No, it's actually more difficult. Only a few classes have access to Attacks of Opportunity (though anybody can in theory access it via fighter dedication) and while it allows you to hit an enemy while he casts a spell, to acually interrupt (now called "disrupt") the spellcasting, you're AoO must be a Crit. If you're a fighter, you can learn a special stance that makes disrupting casters easier.

Um... Holy cow. I was ready to say something because this sounded very, very wrong, but then I actually looked at the rules and holy crap, so it is. That's a HUGE change from the Playtest, surprised I haven't seen it mentioned before. A little annoyed I didn't notice myself, that actually would have made a recent boss fight my party faced go a bit differently as the minions had their buffs disrupted at least once by AoO (thinking back I think it was actually only once though, the rest were Counterspells).

That does make Steady Spellcasting a lot more situational though, dang. Unless monsters tend to have more disruptive reactions.


graystone wrote:
Rek Rollington wrote:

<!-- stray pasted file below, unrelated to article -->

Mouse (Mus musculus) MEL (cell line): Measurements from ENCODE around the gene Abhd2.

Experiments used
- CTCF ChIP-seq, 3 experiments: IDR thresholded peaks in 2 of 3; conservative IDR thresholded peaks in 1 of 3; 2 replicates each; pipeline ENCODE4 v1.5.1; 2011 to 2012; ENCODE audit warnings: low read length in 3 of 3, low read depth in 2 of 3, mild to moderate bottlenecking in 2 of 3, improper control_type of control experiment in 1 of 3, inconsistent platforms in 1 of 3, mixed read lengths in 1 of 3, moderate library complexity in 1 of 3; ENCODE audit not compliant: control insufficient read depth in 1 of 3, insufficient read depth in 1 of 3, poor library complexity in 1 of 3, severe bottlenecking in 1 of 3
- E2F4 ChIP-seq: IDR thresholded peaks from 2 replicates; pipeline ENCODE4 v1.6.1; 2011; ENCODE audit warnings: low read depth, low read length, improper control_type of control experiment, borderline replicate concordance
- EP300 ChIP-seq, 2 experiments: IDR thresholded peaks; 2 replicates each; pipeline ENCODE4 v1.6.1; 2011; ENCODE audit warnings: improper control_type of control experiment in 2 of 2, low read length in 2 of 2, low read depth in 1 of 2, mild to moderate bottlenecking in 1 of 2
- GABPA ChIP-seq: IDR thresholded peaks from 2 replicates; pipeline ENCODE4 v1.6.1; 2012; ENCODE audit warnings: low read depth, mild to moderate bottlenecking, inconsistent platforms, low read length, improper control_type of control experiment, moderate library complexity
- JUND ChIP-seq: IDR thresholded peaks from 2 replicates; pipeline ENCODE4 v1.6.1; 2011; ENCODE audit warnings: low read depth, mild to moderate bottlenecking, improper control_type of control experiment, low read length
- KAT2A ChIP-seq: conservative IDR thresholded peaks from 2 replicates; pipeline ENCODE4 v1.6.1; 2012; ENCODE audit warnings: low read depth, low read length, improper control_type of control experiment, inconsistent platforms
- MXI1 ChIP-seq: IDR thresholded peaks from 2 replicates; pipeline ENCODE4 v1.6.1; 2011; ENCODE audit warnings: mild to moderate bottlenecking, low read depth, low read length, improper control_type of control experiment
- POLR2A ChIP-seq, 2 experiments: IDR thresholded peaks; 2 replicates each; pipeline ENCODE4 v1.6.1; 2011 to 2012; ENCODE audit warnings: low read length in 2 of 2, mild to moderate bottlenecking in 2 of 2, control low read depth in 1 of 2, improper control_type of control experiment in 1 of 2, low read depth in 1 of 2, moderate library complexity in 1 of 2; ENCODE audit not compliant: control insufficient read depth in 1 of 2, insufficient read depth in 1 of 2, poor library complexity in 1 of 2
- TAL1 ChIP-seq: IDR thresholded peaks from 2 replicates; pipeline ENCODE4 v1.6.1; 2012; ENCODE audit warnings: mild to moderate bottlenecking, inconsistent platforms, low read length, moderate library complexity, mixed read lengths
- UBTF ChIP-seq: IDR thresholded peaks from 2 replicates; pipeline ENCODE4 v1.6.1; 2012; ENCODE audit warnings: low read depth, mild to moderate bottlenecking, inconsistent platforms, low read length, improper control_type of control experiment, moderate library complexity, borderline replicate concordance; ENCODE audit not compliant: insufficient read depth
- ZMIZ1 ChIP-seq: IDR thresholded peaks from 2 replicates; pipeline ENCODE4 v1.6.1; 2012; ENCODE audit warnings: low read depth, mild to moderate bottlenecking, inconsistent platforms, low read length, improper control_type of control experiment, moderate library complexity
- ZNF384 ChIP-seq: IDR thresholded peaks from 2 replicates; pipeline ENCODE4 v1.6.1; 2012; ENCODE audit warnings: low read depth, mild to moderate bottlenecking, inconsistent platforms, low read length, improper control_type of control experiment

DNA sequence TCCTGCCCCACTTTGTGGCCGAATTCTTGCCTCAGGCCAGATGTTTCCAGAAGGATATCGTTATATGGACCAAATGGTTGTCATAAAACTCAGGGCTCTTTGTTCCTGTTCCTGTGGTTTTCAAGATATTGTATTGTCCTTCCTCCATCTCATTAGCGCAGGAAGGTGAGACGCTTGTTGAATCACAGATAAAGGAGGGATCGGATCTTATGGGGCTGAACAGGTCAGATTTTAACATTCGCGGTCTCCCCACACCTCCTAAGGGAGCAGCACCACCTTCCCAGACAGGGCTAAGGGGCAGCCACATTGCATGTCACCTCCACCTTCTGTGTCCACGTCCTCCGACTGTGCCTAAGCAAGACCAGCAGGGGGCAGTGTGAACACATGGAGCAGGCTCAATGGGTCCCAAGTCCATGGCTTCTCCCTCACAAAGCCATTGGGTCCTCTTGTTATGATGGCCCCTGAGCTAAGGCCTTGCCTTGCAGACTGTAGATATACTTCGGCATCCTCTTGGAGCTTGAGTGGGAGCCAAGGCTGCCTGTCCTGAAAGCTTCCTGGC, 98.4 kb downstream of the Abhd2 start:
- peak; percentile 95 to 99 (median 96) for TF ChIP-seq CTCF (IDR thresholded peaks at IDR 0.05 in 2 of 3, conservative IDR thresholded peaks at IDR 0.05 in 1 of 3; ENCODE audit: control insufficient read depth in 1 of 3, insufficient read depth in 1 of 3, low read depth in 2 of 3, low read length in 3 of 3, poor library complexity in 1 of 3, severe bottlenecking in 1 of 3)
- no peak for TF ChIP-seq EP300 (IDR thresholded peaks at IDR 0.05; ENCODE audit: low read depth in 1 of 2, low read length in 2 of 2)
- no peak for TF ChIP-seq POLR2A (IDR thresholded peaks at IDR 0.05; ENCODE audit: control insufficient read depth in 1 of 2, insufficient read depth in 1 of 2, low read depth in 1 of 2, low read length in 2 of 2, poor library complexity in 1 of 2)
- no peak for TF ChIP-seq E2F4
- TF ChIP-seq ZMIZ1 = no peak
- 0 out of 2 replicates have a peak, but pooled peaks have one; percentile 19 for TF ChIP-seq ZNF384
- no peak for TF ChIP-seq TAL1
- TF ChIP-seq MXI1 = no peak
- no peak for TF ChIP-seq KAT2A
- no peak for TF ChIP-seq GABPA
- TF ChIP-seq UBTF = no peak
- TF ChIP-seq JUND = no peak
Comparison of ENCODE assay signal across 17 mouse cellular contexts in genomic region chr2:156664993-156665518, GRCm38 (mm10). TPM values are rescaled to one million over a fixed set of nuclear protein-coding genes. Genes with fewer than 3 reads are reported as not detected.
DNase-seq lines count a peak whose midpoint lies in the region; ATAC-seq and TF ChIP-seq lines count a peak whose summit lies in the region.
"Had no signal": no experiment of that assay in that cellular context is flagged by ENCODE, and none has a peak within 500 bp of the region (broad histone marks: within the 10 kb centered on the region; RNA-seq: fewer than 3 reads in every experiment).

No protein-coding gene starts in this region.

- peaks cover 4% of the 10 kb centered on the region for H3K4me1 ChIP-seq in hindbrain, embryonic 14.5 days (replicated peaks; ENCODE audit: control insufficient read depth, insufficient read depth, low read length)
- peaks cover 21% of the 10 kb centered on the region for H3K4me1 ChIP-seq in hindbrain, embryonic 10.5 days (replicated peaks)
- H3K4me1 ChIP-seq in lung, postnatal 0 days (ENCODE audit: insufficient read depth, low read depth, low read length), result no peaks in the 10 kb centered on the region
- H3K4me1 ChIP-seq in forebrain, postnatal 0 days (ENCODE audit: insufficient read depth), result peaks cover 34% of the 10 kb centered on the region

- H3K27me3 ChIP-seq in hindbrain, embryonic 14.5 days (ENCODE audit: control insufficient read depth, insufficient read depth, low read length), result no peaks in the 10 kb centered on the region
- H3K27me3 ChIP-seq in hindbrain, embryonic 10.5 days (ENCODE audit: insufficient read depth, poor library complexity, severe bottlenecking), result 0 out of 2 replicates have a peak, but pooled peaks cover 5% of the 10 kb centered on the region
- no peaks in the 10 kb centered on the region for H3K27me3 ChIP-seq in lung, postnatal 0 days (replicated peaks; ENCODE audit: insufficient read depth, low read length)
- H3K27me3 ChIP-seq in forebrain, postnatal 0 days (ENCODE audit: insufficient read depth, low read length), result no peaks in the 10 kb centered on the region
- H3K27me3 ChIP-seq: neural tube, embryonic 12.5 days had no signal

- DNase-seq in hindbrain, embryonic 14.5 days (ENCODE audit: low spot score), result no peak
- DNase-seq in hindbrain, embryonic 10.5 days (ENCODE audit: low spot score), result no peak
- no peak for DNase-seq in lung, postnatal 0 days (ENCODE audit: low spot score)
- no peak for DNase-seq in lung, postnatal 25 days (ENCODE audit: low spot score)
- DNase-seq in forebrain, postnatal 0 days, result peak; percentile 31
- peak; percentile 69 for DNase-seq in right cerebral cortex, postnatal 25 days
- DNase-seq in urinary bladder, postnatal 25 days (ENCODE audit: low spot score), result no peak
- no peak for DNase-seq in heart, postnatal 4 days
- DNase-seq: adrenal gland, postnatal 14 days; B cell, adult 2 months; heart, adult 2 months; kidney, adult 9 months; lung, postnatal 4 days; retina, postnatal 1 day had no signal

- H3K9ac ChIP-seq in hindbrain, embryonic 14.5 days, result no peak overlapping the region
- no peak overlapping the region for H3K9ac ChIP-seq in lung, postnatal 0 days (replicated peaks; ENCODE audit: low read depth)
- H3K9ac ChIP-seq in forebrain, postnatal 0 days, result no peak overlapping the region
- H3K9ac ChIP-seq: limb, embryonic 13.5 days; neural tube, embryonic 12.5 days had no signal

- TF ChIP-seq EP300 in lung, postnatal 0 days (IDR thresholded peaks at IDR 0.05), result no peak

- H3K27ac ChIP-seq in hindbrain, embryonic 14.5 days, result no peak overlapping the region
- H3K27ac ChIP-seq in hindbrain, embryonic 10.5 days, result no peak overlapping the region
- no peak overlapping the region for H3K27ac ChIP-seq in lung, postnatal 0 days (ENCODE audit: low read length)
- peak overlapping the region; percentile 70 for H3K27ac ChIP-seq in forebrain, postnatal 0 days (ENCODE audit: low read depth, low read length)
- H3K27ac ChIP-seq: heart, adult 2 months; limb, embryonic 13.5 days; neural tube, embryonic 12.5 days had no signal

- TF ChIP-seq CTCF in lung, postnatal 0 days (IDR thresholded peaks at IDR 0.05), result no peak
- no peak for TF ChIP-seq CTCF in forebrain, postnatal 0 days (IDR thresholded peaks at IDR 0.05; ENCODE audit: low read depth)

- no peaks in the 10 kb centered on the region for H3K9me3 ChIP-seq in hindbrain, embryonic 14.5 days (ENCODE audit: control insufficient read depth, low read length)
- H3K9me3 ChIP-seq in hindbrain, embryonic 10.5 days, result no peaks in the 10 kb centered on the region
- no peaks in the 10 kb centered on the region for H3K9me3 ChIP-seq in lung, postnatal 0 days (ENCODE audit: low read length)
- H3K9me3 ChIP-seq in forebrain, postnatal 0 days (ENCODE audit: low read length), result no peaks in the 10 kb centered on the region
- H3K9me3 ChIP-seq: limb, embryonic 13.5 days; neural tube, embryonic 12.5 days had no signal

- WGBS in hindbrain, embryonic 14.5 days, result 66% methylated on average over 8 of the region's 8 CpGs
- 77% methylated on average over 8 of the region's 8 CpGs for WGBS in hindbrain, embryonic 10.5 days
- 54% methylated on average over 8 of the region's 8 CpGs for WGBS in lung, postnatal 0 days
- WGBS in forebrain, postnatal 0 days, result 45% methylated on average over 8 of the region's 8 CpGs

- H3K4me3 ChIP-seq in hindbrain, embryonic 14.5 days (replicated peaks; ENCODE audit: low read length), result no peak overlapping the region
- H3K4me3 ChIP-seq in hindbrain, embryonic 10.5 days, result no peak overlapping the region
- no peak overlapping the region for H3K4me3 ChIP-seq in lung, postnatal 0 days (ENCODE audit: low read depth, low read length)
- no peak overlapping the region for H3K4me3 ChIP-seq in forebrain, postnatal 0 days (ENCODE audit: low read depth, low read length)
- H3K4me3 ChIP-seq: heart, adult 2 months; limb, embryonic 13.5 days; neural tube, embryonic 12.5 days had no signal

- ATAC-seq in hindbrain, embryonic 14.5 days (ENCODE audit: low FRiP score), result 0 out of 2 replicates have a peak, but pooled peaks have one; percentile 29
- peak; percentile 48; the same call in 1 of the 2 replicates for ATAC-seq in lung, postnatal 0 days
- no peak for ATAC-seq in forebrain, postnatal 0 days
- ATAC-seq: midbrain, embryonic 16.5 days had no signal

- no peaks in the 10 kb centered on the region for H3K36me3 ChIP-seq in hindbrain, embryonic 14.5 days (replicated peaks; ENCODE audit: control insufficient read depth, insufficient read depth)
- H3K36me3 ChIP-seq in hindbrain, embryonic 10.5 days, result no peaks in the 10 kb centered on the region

you can only recover 1 by refocusing during the day until you pick up the Lvl 12 feat Inspirational Focus.
If they start as a gnome bard, they can take a familiar at 1st and use the Master Ability Familiar Focus to regain a point 1/day. That's enough to at least use 2 focus in 2 fights.

Huh, that just made me realize how much more useful those 1/day focus abilities are than they initially seem.


If you look in the Spells section of the rulebook you'll find that every spell lists its action cost. Typically spells are 2 actions, some are 1 or 3. A few also require an action every round to maintain once cast, as explained in the Spells section.

Generally you can cast a spell and Strike in the same turn if you're already in range to Strike the enemy (this is a typical combo for Battlemage characters) or if you are Quickened from a Haste spell or other source (letting you cast a spell, move in, and then strike).